Crossrail has awarded the signalling system contract for the railway’s central section to a consortium comprising Siemens PLC and Invensys Rail Limited.
The contract covers the design, manufacture, supply, installation, testing and commissioning of a train control system for Crossrail’s central section.
Andrew Wolstenholme, Crossrail’s Chief Executive said: “Crossrail is now in a position to award the main signalling contract which is the first of our railway systems contracts. Crossrail will operate up to 24 trains per hour during the peak between Whitechapel and Paddington. The new signalling system will incorporate Automatic Train Operation to support the delivery of a high-frequency metro service and will also be capable of enhancement to 30 trains per hour through the central section at a later date.”
The contract also includes commitments to provide apprenticeships and job opportunities for Londoners. Siemens will be required to create around 20 apprenticeships and new job start roles for individuals who are long-term unemployed or out of education or training for six months or more during the life of their contract.
It is a requirement that all of the new job starts be taken up by individuals living within Greater London or within one mile of the Crossrail route. Siemens will also be required to provide 500 days of work experience and placement opportunities for young people.
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Notes to Editor:
The value of C620 contract is in the region of £50m.
Crossrail will be adopting a Communications Based Train Control signalling system as it is technically and operationally proven and is successfully used by many metro systems around the world.
On 21 September 2011, Crossrail confirmed the shortlist for the C620 Signalling System contract. The following organisations were subsequently invited to submit bids:
- Bombardier Transportation UK Limited
- Invensys Rail Limited
- Siemens PLC
- Signalling Solutions Limited
- Thales Transportation and Solutions Limited
Bombardier Transportation UK Limited withdrew from the shortlist in March 2012 and did not submit a bid.
Having prequalified for the C620 contract as separate entities in September 2011, Invensys Rail Limited and Siemens PLC submitted a combined bid which was a permissible approach under the procurement rules for all bidders.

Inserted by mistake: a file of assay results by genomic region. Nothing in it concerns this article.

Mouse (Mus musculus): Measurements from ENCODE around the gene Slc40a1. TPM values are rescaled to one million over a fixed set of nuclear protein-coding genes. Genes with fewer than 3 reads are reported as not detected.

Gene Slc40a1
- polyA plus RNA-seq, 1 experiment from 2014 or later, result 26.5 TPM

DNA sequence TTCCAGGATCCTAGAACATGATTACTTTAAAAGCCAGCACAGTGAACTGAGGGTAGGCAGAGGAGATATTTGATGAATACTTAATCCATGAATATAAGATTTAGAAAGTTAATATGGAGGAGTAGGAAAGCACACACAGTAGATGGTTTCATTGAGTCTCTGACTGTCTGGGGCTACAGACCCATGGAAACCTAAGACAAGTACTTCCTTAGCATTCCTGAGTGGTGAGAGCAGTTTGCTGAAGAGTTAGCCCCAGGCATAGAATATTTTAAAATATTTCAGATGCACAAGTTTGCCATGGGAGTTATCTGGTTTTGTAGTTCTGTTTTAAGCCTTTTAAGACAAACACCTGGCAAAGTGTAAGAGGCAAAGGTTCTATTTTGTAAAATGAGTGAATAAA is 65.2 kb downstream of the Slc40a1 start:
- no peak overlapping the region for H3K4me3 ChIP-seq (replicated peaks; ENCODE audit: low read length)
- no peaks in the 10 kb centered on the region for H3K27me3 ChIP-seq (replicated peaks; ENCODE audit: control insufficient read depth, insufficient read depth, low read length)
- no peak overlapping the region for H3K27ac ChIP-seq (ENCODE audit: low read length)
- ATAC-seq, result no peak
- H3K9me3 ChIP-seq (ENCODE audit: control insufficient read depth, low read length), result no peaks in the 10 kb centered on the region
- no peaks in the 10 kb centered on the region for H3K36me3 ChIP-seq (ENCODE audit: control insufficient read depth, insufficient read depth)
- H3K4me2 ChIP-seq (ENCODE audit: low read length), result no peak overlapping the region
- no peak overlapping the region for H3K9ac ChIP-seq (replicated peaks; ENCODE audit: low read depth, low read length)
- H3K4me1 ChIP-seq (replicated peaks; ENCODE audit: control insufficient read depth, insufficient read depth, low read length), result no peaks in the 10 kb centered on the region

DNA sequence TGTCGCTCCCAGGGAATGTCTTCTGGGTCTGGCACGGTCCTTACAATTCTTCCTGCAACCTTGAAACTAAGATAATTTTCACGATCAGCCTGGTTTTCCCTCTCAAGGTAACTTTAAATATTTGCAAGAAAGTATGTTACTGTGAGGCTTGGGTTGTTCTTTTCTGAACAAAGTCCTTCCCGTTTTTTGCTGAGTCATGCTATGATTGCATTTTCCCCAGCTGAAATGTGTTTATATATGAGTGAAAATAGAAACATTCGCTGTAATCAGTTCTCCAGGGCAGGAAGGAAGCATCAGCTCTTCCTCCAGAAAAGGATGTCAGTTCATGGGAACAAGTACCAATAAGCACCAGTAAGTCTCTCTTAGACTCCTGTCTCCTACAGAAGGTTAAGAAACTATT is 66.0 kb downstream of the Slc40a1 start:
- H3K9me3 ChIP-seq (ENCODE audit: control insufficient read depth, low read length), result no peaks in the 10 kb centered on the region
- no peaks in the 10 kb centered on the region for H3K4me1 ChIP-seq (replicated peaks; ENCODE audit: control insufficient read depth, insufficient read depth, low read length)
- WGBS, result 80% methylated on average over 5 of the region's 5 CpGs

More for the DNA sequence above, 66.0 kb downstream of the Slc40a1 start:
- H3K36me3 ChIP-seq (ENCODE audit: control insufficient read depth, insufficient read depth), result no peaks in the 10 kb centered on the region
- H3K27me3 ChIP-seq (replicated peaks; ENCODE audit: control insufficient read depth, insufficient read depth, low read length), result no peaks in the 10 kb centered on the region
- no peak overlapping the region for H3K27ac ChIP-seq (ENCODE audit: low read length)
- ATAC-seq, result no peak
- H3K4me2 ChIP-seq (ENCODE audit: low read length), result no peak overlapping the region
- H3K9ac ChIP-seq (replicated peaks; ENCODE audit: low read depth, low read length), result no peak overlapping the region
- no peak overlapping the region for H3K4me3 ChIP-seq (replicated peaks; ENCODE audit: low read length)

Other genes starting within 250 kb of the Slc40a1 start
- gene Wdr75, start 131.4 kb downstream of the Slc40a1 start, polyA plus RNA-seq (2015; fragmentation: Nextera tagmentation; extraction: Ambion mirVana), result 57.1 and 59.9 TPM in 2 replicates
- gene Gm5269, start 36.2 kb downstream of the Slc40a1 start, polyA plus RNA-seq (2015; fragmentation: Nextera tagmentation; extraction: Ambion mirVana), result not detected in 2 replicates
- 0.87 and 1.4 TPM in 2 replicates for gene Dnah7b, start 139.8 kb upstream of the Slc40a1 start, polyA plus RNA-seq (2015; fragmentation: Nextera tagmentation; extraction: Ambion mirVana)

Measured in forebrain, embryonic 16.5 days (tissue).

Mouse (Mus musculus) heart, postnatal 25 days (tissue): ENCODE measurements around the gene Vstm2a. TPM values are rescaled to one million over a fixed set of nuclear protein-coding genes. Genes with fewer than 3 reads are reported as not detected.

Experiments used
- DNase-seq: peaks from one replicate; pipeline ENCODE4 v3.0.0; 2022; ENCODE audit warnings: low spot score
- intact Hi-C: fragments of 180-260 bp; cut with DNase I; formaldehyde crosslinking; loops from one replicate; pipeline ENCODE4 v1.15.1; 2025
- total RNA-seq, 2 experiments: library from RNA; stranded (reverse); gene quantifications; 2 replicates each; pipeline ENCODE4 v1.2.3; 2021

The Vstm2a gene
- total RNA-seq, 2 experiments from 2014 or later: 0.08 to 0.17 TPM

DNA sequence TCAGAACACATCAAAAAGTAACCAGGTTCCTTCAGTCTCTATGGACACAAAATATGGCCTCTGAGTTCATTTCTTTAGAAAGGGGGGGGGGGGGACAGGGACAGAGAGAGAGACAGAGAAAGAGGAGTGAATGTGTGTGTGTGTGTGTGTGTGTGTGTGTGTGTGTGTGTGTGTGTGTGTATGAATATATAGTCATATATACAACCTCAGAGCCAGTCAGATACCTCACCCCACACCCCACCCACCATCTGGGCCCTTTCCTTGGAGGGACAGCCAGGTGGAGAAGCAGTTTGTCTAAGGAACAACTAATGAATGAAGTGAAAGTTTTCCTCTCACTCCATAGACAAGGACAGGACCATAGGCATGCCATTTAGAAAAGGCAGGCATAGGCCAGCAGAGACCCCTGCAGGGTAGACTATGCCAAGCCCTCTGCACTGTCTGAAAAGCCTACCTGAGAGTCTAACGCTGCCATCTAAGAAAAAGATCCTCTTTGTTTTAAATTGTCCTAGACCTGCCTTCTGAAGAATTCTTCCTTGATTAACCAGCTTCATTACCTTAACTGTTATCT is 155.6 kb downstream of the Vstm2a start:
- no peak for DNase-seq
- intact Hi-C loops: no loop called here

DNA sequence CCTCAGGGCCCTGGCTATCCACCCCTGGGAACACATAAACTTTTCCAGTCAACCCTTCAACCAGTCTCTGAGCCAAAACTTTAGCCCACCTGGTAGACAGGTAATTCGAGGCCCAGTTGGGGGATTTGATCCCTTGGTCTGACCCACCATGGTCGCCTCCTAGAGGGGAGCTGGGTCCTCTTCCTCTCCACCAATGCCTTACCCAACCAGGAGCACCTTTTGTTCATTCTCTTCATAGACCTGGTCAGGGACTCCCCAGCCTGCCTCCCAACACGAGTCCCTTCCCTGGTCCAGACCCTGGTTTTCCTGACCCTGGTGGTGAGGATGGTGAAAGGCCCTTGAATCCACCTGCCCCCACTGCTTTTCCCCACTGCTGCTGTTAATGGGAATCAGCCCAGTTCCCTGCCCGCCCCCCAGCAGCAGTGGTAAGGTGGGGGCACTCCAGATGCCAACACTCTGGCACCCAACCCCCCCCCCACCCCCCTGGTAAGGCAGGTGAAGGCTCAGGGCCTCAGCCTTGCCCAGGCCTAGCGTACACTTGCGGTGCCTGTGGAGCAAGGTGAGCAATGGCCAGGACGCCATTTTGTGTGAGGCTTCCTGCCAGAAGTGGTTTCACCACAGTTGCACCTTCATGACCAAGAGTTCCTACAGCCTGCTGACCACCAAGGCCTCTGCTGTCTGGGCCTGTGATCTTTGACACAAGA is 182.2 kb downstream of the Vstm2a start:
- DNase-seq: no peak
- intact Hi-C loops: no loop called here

The new signalling system will be installed along the Crossrail route between Portobello Junction (west of Paddington) on the Great Western Main Line, Pudding Mill Lane Junction on the Great Eastern Main Line in the east and Abbey Wood in the south-east.
Crossrail’s services will operate in Automatic Train Operation (ATO) mode with Automatic Train Protection (ATP) in the central operating section from Portobello Junction to Pudding Mill Lane / Abbey Wood.
Due to the integration of Crossrail’s central section with the existing National Rail network, Crossrail services will need to operate with existing signalling and safety systems installed at either end of the Crossrail tunnels.
The successful contractor will work closely with the future rolling stock provider to deliver compatible on-board equipment. In accordance with normal practice, the rolling stock will also be capable of operating with the European standard ETCS Level 2 signalling system and with the principal legacy signalling systems found on UK rail infrastructure.
As Crossrail’s central section is subject to the Railways (Interoperability) Regulations 2006, Crossrail sought non-application of the Technical Specification for Interoperability (TSI). This was conditionally granted with a Commission Implementing Decision in January 2012 followed by a UK decision the following month. Provision has been made to plan for the migration from the CBTC system (that will be installed) to the ERTMS system to enable ETCS level 3 to operate.
The total funding envelope available to deliver Crossrail is £14.8bn.
Crossrail will run 118 km from Maidenhead and Heathrow in the west, through new twin-bore 21 km tunnels under central London to Shenfield and Abbey Wood in the east. It will bring an additional 1.5 million people within 45 minutes commuting distance of London's key business districts.
When Crossrail opens it will increase London's rail-based transport network capacity by 10%, supporting regeneration across the capital, helping to secure London's position as a world leading financial centre, and cutting journey times across the city.
Crossrail is being delivered by Crossrail Limited (CRL). CRL is a wholly owned subsidiary of Transport for London. Crossrail is jointly sponsored by the Department for Transport and Transport for London.